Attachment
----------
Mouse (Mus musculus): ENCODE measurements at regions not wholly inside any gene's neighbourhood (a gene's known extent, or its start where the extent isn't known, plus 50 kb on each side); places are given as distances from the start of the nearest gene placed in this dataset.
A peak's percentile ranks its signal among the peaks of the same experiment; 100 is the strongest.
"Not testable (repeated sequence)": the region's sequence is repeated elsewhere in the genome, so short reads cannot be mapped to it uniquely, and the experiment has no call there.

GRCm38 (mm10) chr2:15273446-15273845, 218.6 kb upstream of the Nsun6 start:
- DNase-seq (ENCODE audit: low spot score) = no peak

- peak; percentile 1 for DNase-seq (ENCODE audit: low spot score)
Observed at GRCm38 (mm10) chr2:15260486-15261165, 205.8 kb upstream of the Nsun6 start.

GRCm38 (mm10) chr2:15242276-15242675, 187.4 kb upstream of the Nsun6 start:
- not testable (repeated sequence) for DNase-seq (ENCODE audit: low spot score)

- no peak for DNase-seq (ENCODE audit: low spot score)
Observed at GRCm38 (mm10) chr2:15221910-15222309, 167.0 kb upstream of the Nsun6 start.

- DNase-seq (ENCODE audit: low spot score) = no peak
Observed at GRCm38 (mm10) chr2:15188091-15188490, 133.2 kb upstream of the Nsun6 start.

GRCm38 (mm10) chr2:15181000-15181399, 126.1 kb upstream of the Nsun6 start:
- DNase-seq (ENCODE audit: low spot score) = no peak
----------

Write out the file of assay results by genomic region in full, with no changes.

Mouse (Mus musculus): ENCODE measurements at regions not wholly inside any gene's neighbourhood (a gene's known extent, or its start where the extent isn't known, plus 50 kb on each side); places are given as distances from the start of the nearest gene placed in this dataset.
A peak's percentile ranks its signal among the peaks of the same experiment; 100 is the strongest.
"Not testable (repeated sequence)": the region's sequence is repeated elsewhere in the genome, so short reads cannot be mapped to it uniquely, and the experiment has no call there.

GRCm38 (mm10) chr2:15273446-15273845, 218.6 kb upstream of the Nsun6 start:
- DNase-seq (ENCODE audit: low spot score) = no peak

- peak; percentile 1 for DNase-seq (ENCODE audit: low spot score)
Observed at GRCm38 (mm10) chr2:15260486-15261165, 205.8 kb upstream of the Nsun6 start.

GRCm38 (mm10) chr2:15242276-15242675, 187.4 kb upstream of the Nsun6 start:
- not testable (repeated sequence) for DNase-seq (ENCODE audit: low spot score)

- no peak for DNase-seq (ENCODE audit: low spot score)
Observed at GRCm38 (mm10) chr2:15221910-15222309, 167.0 kb upstream of the Nsun6 start.

- DNase-seq (ENCODE audit: low spot score) = no peak
Observed at GRCm38 (mm10) chr2:15188091-15188490, 133.2 kb upstream of the Nsun6 start.

GRCm38 (mm10) chr2:15181000-15181399, 126.1 kb upstream of the Nsun6 start:
- DNase-seq (ENCODE audit: low spot score) = no peak